Florida A&M University has offered $300,000 to settle wrongful death suit by the family of Robert Champion, the openly gay drum major who died last November after a vicious hazing from fellow band members. Champion's family is outraged and their attorney says the settlement offer is "insulting", reports CNN and the Orlando Sentinel.
Pamela and Robert Champion Sr. were "insulted" by the offer and have rejected it, said the family's attorney, Christopher Chestnut, who did not say what amount might be acceptable. "The family remains concerned that FAMU is not taking this as seriously as it should," Chestnut said.
FAMU, a public university, can only offer a maximum of $300,000 without seeking approval from the state. "Anything more would require a special act approved by the state Legislature," said Rick Mitchell [an attorney representing FAMU].
FAMU is Florida's only public historically Black college or university.
Robert Champion was pummeled to death on the band bus during a trip to Orlando on 19 November 2011. The 26-year-old drum major suffered blunt trauma blows and died from shock caused by severe bleeding, according to the autopsy. The medical examiner's office ruled his death a homicide.
The hazing was part of a ritual known as "crossing the bus." Pledges attempt to run down the center aisle of the bus to the back during the initiation process. Champion was punched, brutally kicked, slammed with a "big orange traffic cone" and beaten with drum sticks, according to "hundreds of pages" of evidence released by prosecutors.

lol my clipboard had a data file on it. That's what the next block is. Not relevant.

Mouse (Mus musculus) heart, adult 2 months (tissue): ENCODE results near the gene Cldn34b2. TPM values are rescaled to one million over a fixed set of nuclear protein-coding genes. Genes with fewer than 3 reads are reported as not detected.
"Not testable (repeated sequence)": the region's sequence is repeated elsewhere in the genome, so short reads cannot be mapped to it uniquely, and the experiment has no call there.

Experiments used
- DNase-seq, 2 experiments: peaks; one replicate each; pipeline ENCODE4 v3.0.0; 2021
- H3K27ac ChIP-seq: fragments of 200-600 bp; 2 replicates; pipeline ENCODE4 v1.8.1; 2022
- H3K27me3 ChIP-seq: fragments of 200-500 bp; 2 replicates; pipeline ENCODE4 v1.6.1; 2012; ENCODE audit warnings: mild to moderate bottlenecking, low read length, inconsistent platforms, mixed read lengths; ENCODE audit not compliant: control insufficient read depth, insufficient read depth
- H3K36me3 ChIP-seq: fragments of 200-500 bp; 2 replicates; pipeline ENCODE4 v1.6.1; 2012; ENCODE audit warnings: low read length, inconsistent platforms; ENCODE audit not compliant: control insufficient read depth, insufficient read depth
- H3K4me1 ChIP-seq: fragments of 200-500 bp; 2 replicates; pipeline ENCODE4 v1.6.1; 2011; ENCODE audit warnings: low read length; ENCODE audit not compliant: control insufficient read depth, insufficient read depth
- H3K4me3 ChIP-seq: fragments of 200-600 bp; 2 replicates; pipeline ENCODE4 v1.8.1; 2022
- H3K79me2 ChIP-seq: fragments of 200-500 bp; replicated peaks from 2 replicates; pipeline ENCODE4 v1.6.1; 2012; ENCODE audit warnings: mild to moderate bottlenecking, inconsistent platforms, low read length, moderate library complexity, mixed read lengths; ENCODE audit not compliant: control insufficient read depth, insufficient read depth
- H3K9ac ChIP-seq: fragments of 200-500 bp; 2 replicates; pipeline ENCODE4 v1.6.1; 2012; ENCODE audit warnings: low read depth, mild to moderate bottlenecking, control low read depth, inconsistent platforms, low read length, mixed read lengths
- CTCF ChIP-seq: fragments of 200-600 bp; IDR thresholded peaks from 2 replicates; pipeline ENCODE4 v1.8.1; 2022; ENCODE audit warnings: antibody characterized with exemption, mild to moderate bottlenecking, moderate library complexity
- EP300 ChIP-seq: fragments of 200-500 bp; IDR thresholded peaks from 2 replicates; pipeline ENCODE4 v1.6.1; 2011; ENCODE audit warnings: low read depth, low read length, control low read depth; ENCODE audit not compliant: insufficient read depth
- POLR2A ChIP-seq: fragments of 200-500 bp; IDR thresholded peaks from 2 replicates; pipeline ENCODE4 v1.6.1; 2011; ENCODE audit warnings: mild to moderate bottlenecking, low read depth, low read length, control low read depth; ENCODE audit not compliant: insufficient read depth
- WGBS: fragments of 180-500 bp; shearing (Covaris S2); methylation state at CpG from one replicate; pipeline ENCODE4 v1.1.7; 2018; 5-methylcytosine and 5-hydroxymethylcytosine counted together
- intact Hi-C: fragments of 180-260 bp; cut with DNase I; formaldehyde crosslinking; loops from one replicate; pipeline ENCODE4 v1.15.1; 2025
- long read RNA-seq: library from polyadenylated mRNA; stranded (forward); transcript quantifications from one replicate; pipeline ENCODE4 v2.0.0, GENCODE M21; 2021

Thirteen defendants were charged with felony hazing on May 2. Two defendants face midemeanor counts. The felony hazing charge carries a maximum penalty of almost six years. The first defendant was sentenced in late October and avoided jail time. Twenty-three-year-old Brian Jones was sentenced to six months "community control", two years supervised probation and 200 hours of community service.
In addition to the wrongful death lawsuit against FAMU's board of trustees, Champion's family has filed a similar lawsuit against the bus company and driver, claiming they willingly participated in illegal hazing acts over many years. An avalanche of negative publicity forced FAMU to amend it first response to the Champion's lawsuit in September. The initial filing suggested that the deceased student was responsible for his own death.
Champion's parents publicly revealed in January that their son was gay. In addition to being vocally opposed to hazing, Champion's sexuality could have been among the reasons why he was viciously beaten during the attack, according to the family's attorney. Read more at my article for EBONY: "Don’t Ask, Don’t Tell": Why Has Black Media Ignored the Sexuality of FAMU Hazing Victim Robert Champion?"
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